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New Media in Sports: Risk v. Reward

New, interactive media channels can be lucrative revenue sources and fan engagement platforms for leagues and teams at all levels, but they can also present several risks that sports organizations should be aware of. Loeb & Loeb partner Douglas N. Masters explores these potential pitfalls and highlights the NCAA’s early success in pushing access to its games online.

The full video transcript is below.

Teams are looking for ways to capture the attention of their fans because they want to drive interest in their team, in their sport, and engagement. They also want to provide opportunities for marketers and advertisers who will pay for new channels.

I think there are a couple of risks. There's risk of one channel cannibalizing another. If you provide web content and you also have TV or radio, you have to make sure that you're not cannibalizing one against the other. Then you also have to balance an over-saturation that can make somebody too accessible, where it kind of devalues the access.

I think the third risk in some of the engagements is that while the interactivity that you see in a lot of new media is a powerful tool to drive engagement and interest, you also lose control a little bit. You have to be willing to deal with some of the risks that come when you are allowing your fans and the users of the social media to interact with you in ways that allow them to comment and bring content into those platforms as well.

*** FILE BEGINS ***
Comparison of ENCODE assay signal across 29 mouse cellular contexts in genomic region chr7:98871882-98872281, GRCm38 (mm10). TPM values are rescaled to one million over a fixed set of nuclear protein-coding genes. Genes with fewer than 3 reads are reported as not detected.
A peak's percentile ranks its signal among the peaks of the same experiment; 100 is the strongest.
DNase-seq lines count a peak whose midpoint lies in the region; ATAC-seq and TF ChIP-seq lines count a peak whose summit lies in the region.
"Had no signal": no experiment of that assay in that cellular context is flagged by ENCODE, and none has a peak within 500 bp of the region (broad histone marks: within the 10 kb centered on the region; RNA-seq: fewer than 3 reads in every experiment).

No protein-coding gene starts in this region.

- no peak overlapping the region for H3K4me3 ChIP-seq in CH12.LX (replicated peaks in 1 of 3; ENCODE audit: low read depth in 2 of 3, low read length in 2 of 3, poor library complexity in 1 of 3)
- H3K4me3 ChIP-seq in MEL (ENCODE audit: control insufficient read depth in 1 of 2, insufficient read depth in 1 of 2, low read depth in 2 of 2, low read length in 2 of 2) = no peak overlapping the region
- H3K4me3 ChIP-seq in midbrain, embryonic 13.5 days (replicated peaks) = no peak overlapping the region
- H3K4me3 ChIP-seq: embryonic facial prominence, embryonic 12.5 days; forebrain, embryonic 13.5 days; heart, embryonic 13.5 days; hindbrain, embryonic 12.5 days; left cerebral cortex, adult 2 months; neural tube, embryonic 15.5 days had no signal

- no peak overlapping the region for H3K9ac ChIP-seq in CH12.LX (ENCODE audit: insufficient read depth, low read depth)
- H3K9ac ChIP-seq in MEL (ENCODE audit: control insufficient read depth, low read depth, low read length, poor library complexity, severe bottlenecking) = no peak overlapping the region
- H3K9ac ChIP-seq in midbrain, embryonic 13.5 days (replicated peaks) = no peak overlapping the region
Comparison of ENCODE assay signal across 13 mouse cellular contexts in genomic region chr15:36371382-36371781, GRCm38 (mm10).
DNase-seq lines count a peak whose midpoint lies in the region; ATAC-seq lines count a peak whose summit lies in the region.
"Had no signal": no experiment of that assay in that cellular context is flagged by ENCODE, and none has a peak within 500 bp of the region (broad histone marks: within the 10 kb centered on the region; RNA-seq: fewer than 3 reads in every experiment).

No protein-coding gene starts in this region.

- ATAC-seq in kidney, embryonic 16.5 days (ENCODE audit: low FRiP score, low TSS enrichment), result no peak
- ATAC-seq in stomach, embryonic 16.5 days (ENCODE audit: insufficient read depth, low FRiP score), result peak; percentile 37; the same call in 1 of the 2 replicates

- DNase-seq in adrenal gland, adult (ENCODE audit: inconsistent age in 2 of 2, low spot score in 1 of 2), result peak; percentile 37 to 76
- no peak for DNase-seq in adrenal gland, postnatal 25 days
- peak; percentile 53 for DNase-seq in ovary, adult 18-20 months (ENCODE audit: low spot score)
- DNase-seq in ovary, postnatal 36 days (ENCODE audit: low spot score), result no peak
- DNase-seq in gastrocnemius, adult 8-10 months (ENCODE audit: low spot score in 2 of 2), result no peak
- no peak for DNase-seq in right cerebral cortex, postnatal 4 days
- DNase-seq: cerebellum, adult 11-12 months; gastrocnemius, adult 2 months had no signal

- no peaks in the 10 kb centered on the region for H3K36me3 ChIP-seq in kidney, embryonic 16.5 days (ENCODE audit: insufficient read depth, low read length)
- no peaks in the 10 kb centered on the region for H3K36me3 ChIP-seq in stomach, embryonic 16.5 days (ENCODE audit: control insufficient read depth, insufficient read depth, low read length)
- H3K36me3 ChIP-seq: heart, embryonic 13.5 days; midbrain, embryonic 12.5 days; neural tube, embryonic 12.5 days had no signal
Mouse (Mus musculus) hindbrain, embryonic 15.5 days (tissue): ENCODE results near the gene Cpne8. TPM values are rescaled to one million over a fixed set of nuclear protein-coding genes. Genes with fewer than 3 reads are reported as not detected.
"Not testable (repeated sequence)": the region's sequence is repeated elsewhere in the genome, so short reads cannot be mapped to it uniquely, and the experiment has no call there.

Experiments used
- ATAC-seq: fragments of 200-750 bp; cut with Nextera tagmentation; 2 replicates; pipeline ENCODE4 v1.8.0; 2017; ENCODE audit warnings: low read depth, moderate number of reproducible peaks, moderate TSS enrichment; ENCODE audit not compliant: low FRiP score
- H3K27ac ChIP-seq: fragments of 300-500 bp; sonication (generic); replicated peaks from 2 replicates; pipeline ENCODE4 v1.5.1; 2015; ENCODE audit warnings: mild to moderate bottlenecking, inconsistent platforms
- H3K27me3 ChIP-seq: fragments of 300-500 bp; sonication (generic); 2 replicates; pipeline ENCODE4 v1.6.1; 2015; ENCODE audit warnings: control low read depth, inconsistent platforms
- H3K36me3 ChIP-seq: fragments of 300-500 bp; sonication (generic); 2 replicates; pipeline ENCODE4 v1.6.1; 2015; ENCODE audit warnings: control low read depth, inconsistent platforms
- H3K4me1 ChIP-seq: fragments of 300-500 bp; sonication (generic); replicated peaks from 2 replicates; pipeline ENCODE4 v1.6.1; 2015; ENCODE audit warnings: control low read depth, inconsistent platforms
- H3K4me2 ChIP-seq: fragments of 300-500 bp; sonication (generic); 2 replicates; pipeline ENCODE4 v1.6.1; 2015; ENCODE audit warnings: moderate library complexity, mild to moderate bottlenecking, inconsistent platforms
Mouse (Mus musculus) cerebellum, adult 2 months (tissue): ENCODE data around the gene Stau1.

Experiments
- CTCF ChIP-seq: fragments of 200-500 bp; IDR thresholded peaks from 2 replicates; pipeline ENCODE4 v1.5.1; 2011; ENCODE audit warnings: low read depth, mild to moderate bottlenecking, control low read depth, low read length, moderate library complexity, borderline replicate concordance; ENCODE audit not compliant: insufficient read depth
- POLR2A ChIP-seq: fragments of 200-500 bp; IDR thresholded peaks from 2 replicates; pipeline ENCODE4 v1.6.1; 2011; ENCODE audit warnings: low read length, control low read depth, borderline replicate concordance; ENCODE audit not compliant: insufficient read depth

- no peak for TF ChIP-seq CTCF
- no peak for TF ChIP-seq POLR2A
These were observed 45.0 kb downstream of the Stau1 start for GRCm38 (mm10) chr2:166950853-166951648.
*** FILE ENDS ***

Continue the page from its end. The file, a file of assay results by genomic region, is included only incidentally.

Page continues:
The NCAA:  A Success Story

The NCAA was an early adopter in pushing access to the games online. There was an app – first computer-based and then mobile app-based access to the tournament games. That was controversial, because CBS pays a lot of money to be the broadcast partner. If you're going to give the games away on video content, what's that going to do to the viewership and to the value on the TV side?

It turns out that instead of cannibalizing, it really was additive, and they were able to generate new revenue from that, probably new fans, and new interactive experiences. So, you could watch the videos. You could have a Twitter feed going alongside it, so people could comment and there could be more interactivity in ways that weren't available on television. You could rewind. You could pause. You could do things that you, again, couldn't do on linear television. While it was initially controversial, I think it was a big success and showed others a good model to be considering going forward.